You don’t need to translate your releases, but you’ll get much better results if you do. Even though many journalists across Europe speak excellent English, it does take them longer to take an English language release and translate it than it does to use one in local language. In fact, one journalist we know said it’s about three times longer to use English language releases.

So given the pressure that journalists are under, and the competition for coverage, you’ll find that local language releases will almost always outperform those in English in continental Europe, and the RoI on translation is usually excellent.

Do British editors really go to the pub on Friday afternoon?

This is a stereotype of British journalists that, particularly in the trade media, is a little dated. Although pub culture still exists, you won’t find many journalists drinking from Friday lunchtime. However, there is still a culture that you don’t organise big events (such as press conferences) on a Friday afternoon.

How many holidays are there in Europe?

It is true that there are a lot more holidays in Europe. Whether it’s the majority of the French workforce taking August off, or the many different public holidays in months like May, it can be difficult to navigate vacations and holidays. Check with an agency that knows the countries you are targeting before planning a press tour: it’s important to make sure you don’t pick a day when no one can attend!

Do I need to pay to translate a feature article?

Yes. Generally, there is an expectation from publications that if a company writes an article and the publication is going to publish it, the company funds the cost of translation.

Do I really need to pay the journalist to translate my article?

Sometimes journalists do supplement their income by charging companies for translation of feature articles. They’ll often say that they want the translation style to be consistent. Generally having a journalist working on the publication doing your translations will result in outstanding quality and a real commitment to publish the article, so we’d always recommend that you agree if a journalist gently suggests they should do the translation.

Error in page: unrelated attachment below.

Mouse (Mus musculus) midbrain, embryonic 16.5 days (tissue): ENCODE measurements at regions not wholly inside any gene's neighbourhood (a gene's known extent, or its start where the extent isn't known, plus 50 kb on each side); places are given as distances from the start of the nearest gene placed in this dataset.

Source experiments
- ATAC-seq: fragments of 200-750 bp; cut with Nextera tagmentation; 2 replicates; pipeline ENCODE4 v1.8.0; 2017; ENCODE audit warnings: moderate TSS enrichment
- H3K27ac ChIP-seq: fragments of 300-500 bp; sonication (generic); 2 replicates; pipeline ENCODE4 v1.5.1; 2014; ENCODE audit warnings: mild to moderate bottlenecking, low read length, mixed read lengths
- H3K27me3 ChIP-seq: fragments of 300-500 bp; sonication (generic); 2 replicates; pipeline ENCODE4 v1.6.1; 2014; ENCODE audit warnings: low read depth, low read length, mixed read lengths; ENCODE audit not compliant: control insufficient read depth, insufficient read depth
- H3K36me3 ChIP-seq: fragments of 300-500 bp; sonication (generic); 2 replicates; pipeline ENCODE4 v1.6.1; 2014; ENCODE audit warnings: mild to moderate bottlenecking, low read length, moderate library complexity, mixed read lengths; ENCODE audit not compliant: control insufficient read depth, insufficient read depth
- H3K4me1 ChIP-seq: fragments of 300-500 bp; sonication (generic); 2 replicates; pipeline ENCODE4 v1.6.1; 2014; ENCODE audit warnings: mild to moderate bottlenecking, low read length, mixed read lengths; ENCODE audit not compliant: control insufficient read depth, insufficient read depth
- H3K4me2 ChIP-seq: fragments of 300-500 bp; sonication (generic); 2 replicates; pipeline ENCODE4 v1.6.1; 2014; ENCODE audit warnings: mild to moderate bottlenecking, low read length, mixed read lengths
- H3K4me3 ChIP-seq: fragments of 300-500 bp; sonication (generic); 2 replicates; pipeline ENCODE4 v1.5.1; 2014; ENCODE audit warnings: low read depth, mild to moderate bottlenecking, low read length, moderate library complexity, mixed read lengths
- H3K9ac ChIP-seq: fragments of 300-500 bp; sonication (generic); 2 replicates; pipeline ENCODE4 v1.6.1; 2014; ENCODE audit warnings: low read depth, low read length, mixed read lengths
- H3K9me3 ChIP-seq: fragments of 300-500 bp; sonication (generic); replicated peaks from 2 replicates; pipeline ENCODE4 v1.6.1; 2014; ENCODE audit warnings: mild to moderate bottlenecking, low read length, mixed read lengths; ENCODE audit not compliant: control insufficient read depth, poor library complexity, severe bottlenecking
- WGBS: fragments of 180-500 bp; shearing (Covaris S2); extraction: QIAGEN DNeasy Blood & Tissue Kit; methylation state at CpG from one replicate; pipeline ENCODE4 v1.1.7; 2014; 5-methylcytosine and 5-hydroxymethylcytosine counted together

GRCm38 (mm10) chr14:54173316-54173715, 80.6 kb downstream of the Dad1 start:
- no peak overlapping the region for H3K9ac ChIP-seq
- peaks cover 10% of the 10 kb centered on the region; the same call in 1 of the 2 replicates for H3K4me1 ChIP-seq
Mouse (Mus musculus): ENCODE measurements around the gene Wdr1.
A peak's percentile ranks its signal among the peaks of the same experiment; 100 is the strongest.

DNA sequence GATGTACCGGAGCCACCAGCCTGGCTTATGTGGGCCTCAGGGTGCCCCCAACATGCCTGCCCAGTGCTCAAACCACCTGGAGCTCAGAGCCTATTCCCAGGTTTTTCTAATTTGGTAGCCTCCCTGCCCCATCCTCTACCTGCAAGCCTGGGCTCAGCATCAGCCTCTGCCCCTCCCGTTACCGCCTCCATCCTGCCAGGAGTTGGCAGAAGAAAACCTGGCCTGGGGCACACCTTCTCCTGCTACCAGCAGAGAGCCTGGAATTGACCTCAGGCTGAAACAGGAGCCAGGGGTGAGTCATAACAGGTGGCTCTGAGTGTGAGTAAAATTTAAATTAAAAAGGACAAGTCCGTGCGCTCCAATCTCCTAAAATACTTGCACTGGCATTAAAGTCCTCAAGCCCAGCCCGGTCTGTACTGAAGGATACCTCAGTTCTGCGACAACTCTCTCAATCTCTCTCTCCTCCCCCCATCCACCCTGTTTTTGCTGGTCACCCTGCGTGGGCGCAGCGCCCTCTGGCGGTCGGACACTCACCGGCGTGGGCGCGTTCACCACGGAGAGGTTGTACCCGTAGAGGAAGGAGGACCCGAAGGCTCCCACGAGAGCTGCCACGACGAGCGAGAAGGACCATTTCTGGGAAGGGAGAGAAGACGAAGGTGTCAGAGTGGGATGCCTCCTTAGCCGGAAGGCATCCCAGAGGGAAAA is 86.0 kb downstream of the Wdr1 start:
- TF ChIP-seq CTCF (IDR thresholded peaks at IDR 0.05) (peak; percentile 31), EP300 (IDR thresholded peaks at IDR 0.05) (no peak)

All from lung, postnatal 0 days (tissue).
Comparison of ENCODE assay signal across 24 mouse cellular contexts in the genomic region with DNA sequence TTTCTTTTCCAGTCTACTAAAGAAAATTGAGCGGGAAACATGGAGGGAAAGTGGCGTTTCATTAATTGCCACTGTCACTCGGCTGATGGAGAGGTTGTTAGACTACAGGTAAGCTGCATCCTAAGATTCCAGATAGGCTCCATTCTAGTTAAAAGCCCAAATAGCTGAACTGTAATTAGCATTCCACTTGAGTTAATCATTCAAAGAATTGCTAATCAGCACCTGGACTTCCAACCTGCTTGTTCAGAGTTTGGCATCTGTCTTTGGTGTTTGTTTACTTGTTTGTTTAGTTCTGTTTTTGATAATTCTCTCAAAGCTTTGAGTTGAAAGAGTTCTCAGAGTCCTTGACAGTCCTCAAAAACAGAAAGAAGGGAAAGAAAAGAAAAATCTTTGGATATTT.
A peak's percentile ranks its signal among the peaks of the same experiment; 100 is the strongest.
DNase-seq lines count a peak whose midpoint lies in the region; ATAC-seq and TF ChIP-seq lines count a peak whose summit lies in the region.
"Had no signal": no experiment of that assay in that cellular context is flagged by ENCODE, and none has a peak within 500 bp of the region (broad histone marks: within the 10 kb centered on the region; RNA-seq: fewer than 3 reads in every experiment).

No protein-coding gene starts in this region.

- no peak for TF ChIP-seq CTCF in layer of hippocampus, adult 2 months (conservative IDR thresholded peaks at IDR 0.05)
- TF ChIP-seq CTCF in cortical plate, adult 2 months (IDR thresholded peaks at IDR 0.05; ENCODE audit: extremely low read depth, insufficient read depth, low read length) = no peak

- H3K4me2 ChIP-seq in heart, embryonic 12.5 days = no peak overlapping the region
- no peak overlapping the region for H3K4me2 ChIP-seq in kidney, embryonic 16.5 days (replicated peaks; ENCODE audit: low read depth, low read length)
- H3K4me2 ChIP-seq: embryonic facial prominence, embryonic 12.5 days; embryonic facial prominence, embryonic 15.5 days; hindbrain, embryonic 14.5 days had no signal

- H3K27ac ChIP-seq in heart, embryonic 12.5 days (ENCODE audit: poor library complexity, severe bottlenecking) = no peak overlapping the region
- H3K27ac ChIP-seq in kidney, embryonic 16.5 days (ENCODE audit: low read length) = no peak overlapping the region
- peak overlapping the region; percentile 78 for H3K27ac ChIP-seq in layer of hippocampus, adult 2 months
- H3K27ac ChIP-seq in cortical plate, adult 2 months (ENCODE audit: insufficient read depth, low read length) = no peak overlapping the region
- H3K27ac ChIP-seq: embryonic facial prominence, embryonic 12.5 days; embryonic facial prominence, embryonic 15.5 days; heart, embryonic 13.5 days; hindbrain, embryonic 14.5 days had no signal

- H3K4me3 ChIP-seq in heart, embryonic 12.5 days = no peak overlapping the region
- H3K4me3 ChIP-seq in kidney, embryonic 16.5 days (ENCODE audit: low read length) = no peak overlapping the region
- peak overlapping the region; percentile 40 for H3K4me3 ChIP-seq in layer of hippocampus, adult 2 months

Don’t the English-language pan-European titles cover the whole of Europe?

The English-language titles do have some reach across Europe (as do some of the titles published in the USA), but that reach is limited. In pretty much every country the local language titles will have a greater penetration of your target audience than titles published in English from outside of the country. So if you want to be successful, you need to engage with local publications.

Do I need to address every country in Europe?

No, of course not. In fact, we strongly recommend that companies focus on a small number of key markets initially as they build their presence in Europe and the European media. Focussing on the countries that matter, and doing a great job there, will be far more effective than doing a superficial job in a larger number of countries. It will also be a lot more manageable and cost-effective.

Why is a journalist so keen to take my photo?

Some journalists will be paid extra if they take a photo that is published. So they will be very keen to take your photo rather than use a stock image. Don’t feel bad – it makes for a better story, so everyone benefits.

I met with the journalist a year ago, why are they not keen to meet again?

It’s possible they didn’t find the interview useful, but it’s more likely that they are frustrated that you met and then didn’t continue engaging with them. It’s really important to be consistent with your PR. A once-a-year press tour annoys journalists as it’s all about you, and not about what they need. In fact, there is a word for executives from American companies that do this: “seagulls”. This is because they fly in, make a lot of noise, and then leave a mess afterwards. If you want to meet with journalists, make sure you are engaging with them on a frequent basis, rather than only when it suits you.

Is everything different in Europe?

No! Of course not. The PR process isn’t completely different, and generally, a good story in the USA will be just as effective in Europe. We’ve written this blog post because it can be easy to assume everything is the same, and so people can get caught out by the few areas that are different.